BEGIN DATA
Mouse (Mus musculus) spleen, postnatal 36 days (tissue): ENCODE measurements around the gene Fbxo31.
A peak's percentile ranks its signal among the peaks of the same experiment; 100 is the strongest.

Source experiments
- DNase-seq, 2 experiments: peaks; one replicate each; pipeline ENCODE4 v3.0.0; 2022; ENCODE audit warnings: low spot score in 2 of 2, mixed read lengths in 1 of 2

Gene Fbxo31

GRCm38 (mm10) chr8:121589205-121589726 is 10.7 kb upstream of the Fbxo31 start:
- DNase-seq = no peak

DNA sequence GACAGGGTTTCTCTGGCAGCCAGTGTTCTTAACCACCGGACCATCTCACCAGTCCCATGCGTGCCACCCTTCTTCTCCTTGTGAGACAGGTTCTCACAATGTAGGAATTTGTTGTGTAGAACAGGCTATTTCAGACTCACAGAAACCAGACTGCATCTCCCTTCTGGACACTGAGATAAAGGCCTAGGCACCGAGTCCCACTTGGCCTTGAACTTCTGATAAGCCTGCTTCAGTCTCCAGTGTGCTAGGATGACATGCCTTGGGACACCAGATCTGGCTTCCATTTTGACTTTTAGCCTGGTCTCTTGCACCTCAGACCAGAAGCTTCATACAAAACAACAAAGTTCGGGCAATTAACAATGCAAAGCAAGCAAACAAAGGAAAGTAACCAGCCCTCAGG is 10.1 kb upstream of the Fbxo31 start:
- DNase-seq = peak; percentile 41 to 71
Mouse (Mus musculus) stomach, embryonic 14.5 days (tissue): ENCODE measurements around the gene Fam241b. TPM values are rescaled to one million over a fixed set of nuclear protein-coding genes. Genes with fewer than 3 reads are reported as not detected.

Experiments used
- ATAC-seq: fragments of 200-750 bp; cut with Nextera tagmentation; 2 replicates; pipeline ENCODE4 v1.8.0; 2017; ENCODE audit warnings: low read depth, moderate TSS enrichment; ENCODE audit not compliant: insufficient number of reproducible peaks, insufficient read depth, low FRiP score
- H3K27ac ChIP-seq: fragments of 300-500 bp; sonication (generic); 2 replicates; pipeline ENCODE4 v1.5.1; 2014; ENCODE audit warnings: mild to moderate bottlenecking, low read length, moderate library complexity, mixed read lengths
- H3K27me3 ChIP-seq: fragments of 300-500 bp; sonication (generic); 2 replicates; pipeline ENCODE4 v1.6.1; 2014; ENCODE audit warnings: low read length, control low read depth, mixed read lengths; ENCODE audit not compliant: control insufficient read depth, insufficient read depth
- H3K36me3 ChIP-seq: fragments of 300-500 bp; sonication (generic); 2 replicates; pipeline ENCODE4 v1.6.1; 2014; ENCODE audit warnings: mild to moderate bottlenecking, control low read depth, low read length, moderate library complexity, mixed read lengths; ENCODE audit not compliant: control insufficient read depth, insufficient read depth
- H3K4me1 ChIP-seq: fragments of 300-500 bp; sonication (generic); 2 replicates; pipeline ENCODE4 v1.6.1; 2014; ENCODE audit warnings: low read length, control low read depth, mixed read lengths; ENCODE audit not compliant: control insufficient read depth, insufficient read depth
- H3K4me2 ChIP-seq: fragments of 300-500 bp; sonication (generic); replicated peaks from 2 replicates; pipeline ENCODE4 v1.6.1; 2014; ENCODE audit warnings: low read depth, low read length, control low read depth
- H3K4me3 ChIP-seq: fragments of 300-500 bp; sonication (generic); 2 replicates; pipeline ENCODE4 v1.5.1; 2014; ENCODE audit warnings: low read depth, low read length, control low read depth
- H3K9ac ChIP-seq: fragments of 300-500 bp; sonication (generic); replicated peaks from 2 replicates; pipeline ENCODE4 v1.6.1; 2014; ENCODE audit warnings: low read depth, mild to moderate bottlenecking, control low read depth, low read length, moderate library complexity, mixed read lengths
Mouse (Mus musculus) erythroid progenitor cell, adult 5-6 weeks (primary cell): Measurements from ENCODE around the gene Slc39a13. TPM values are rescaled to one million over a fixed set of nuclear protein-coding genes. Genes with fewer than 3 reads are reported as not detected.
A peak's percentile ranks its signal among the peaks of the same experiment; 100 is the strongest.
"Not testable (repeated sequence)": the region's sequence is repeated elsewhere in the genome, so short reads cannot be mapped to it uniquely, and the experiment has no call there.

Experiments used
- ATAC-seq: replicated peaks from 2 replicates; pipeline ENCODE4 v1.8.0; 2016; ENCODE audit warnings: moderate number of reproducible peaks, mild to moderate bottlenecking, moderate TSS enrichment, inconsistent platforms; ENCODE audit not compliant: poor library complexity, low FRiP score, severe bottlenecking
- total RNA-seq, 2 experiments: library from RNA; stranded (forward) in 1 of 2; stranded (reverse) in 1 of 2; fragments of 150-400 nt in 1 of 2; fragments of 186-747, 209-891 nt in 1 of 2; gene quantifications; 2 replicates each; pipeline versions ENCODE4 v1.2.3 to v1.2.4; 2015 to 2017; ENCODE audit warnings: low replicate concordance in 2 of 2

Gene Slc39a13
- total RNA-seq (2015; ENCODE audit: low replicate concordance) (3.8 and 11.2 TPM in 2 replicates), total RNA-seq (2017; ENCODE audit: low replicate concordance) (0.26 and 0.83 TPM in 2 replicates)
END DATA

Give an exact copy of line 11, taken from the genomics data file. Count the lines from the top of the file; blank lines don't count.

Experiments used